Germany stands by its commitment to return art looted by the Nazis, rejecting calls for an end to the restitution of works to Holocaust victims and their heirs, said Bernd Neumann, the culture minister.
Neumann was responding to comments by Norman Rosenthal, former exhibitions secretary of the Royal Academy of Arts in London, published in this week’s Der Spiegel magazine. Rosenthal said art should remain in museums and the heirs of Nazi victims should have no claim to their family’s property.
“An end to the restitution of cultural goods lost through Nazi persecution is out of the question for the German government,” Neumann said in an e-mailed statement today. “We will continue to push for the identification of looted art in public collections and to reach a settlement with the rightful owner or the heirs.”
The Nazis looted at least 650,000 artworks from private collectors, the New York-based Jewish Claims Conference estimates. Germany is one of 44 nations that agreed to the 1998 Washington principles on Holocaust-era assets.
Under that non-binding accord, governments agreed to achieve a “just and fair” solution with the prewar owners of art seized by the Nazis.
“The German government stands by its historical and moral responsibility,” Neumann said. “It would be unacceptable if, despite improved knowledge, we were to perpetuate the injustices already suffered by deciding against restitution.”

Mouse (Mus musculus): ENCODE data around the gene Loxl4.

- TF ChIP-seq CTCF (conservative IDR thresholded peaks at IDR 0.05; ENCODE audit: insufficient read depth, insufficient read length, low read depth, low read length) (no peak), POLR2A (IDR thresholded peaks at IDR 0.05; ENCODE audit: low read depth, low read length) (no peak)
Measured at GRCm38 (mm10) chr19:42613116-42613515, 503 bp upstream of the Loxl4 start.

Rosenthal, himself of German Jewish origin, said rising art prices over the past years have “awakened greed.” He likened people who make a living out of the restitution of Nazi-looted art to vultures. Many paintings are sold immediately after restitution and some restitution lawyers earn as much as 50 percent of the value, he said.
Neumann’s ministry established a government agency charged with researching the provenance of art in public collections in November 2007. Recent restitutions in Germany include the return of a painting by Franz Marc that was owned by the Norddeutsche Landesbank Girozentrale AG, a state-owned bank in Hanover.
Rosenthal also said in the Spiegel interview that he is opposed to the restitution of approximately 1 million trophy artworks looted from Germany by the Soviet army at the end of the war.
To contact the writer on the story: Catherine Hickley in Berlin at email@example.com.